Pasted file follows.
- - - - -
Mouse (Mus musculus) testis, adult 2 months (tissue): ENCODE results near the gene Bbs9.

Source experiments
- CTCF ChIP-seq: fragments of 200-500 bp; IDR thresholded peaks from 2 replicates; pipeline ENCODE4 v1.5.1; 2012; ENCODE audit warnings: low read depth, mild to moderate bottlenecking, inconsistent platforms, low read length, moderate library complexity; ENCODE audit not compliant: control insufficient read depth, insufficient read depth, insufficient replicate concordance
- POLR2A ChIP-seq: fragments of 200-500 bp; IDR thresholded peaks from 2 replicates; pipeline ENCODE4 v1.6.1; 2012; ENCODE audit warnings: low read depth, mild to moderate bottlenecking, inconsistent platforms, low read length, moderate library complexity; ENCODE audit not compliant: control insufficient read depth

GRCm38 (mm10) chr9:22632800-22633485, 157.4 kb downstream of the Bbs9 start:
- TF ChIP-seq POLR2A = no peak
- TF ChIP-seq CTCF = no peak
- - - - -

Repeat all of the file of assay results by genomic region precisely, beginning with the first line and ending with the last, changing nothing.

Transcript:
Mouse (Mus musculus) testis, adult 2 months (tissue): ENCODE results near the gene Bbs9.

Source experiments
- CTCF ChIP-seq: fragments of 200-500 bp; IDR thresholded peaks from 2 replicates; pipeline ENCODE4 v1.5.1; 2012; ENCODE audit warnings: low read depth, mild to moderate bottlenecking, inconsistent platforms, low read length, moderate library complexity; ENCODE audit not compliant: control insufficient read depth, insufficient read depth, insufficient replicate concordance
- POLR2A ChIP-seq: fragments of 200-500 bp; IDR thresholded peaks from 2 replicates; pipeline ENCODE4 v1.6.1; 2012; ENCODE audit warnings: low read depth, mild to moderate bottlenecking, inconsistent platforms, low read length, moderate library complexity; ENCODE audit not compliant: control insufficient read depth

GRCm38 (mm10) chr9:22632800-22633485, 157.4 kb downstream of the Bbs9 start:
- TF ChIP-seq POLR2A = no peak
- TF ChIP-seq CTCF = no peak